# True Leverage

True Leverage in Forex Trading conducted by professional Forex trading experts the “” FX trading team, Finding out everything you need to know about what is True Leverage in currency trading.

## What Is True Leverage in Forex Trading?

Before you read about “what is True Leverage” lets finding out what is the best leverage per each currency pair.

The first listed currency in a pair is the base currency, and the second is the quoted currency, e.g. in GBPUSD, GBP is the base currency, and USD the quoted currency.
The rate quoted is how many units of the quoted currency can be bought with one unit of the base currency, e.g. if GBPUSD = 1.9029, then USD 1.9029 can be bought with 1 GBP.
Hence, when you enter a long position (perform a buy transaction), you are buying the base currency by selling the quoted currency. A short position (sell transaction) is the reverse.

xxxUSD pairs
1 lot = USD100,000 contract for any xxxUSD pair. 1 pip = 0.0001 dollars (i.e. 0.01 cents) movement. Hence each pip moved results in a gain or a loss of 100,000 x 0.0001 = USD 10.00

USDxxx pairs
For a USDxxx pair, e.g. USDCHF. 1 lot = CHF100,000 contract size, so each pip moved results in a gain or a loss of 100,000 x 0.0001 = CHF 10.00
But if your account is denominated in USD, and the current rate for USDCHF = 1.1335, then each pip moved results in a gain or a loss of 10.00 / 1.1335 =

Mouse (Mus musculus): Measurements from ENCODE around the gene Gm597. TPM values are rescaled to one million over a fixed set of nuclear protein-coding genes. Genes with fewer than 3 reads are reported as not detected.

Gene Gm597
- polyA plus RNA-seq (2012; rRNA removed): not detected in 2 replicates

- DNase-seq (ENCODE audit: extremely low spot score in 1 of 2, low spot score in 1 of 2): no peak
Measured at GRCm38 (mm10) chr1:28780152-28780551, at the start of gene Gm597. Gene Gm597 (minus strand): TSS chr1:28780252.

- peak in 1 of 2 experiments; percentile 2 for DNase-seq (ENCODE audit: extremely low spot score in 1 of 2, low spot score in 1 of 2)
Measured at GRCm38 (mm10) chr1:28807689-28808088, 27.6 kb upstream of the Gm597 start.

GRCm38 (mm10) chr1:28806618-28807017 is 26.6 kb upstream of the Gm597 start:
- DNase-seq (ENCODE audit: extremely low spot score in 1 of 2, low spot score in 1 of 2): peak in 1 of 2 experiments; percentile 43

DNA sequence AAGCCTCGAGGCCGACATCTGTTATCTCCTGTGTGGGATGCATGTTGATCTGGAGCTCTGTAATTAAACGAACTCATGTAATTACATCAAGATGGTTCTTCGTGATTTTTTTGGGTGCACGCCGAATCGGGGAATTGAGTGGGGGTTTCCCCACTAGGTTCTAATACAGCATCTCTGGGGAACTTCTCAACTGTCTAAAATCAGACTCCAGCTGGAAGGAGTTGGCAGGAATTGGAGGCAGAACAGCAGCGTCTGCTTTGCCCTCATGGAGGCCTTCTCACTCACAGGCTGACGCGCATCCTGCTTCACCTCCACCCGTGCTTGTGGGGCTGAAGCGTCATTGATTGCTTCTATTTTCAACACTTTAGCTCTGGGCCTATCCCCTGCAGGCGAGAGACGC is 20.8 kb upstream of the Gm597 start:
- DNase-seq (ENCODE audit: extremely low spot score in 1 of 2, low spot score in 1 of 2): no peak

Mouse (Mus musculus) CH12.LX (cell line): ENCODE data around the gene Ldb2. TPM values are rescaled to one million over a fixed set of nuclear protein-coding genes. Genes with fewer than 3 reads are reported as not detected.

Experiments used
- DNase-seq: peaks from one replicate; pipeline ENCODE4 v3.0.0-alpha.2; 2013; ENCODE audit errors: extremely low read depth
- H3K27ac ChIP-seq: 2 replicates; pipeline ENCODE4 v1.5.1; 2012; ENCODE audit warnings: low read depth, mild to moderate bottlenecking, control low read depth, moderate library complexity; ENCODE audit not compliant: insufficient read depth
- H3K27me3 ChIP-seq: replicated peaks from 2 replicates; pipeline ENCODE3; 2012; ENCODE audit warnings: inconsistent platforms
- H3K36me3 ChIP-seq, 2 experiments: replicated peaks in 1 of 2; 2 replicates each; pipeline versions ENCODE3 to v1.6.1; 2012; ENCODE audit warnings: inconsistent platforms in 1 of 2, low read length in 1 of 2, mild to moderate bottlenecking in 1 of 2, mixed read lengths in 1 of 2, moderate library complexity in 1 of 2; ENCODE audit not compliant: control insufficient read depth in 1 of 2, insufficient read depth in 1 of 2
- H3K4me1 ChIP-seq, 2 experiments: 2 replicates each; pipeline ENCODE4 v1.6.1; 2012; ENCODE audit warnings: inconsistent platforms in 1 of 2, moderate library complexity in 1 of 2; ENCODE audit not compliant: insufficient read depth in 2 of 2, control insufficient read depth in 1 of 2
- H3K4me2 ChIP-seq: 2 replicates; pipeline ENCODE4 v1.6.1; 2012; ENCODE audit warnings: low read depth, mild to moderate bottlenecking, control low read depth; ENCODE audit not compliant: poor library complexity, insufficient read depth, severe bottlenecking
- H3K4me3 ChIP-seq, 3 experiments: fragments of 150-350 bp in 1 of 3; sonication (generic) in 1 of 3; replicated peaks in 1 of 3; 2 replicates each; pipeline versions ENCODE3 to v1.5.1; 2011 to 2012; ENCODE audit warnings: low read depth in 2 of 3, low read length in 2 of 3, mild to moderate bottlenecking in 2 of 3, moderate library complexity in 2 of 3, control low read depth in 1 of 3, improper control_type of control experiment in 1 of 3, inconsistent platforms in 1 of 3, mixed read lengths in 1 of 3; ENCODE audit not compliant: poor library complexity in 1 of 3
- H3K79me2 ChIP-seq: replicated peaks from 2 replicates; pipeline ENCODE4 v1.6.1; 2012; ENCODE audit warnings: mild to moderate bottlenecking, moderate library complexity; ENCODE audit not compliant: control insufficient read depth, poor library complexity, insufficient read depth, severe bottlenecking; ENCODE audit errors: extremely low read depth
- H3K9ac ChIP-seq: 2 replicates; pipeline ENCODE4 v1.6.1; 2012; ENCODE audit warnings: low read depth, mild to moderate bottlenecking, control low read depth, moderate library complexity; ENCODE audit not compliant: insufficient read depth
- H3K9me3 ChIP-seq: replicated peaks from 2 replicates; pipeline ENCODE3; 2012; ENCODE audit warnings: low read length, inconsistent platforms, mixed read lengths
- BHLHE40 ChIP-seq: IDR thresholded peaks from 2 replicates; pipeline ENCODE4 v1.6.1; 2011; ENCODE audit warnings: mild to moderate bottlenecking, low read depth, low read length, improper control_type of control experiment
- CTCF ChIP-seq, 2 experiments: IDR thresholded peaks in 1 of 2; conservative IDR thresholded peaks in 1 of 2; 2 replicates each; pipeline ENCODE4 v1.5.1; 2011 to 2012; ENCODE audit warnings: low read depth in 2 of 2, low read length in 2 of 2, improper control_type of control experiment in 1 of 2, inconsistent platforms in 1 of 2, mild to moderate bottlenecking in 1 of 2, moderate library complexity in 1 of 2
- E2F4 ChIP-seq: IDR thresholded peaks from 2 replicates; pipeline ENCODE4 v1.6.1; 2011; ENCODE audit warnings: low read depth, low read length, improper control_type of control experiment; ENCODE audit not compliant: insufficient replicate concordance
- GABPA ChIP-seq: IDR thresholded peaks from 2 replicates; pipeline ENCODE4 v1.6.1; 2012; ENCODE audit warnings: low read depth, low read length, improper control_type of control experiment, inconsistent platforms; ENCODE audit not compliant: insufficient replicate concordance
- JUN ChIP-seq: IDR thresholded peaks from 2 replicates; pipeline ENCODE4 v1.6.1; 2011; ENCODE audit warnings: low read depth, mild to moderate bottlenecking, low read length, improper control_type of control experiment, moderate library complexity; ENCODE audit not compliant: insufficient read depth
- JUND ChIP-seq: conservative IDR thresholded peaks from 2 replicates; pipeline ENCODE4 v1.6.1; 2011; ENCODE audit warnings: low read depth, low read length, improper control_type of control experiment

~ USD 8.22

JPY-based pairs
The exceptions are JPY pairs, where 1 pip = 0.01
So for USDJPY, 1 lot = JPY 100,000 contract size, so each pip moved results in a gain or a loss of 100,000 x 0.01 = JPY 1,000
But if your account is denominated in USD, and the current rate for USDJPY = 100.56, then each pip moved results in a gain or a loss of 1,000 / 100.56 =
~ USD 9.94

Non-USD pairs, i.e. xxxyyy (where neither xxx nor yyy is USD)
1 lot = 100,000 yyy. So if each pip is 0.0001, then it results in a gain/loss of 100,000 x 0.0001 = 10 yyy.
If your account is denominated in USD, and the exchange rate for USDyyy is currently 1.2000, then 10 yyy = 10 / 1.2000 = ~ USD 8.33

Think through the above step-by-step, until you understand it. It’s logically consistent.
Then we can move on to RISK.

### How much risk per trade?

There are two factors that determine RISK:
(1) How many pips your stoploss is away from the entry point
(2) How many lots you buy/sell

Let’s say that you have \$10,000 trading capital.
The experts say that you should risk only 1%-2% of it in each trade.
So 2% of \$10,000 = 0.02 x \$10,000 = \$200.

Now let’s say I want to buy GBPUSD (1 lot = \$10 per pip, see section above)
The question is: how many lots can I buy, to keep my risk at \$200, and if I want to set my stoploss just outside a swing point, which happens to be 40 pips away from entry?

Answer: if I trade 1 lot, then 40 pips x \$10 per pip = \$400 risk.
So to keep the risk at \$200, I must trade half of this, i.e. 0.5 lots.
Now, 0.5 lots = 5 minilots = 50 microlots = 500 nanolots, you can work on whatever basis you like.

So the formula is: number of lots = [trading capital] x [percent to risk]/100 / [pips between entry and stoploss] / [dollars per pip]

Let’s do another example using the formula:
— Percent to risk per trade = 2% (= \$10)
— This time you want to place your stoploss is 100 pips from entry
— We’re trading EURUSD, which is \$10 per pip (per lot traded)
So the answer is: 500 x 2/100 / 100 / 10 = 0.01 lots (or 1 microlot)

Working backwards to check: at 0.01 lots, the movement is 10 cents per pip. So if we lose 100 pips (from entry to stoploss), the loss is 100 pips x 10 cents = \$10, which is 2% of our \$500 account.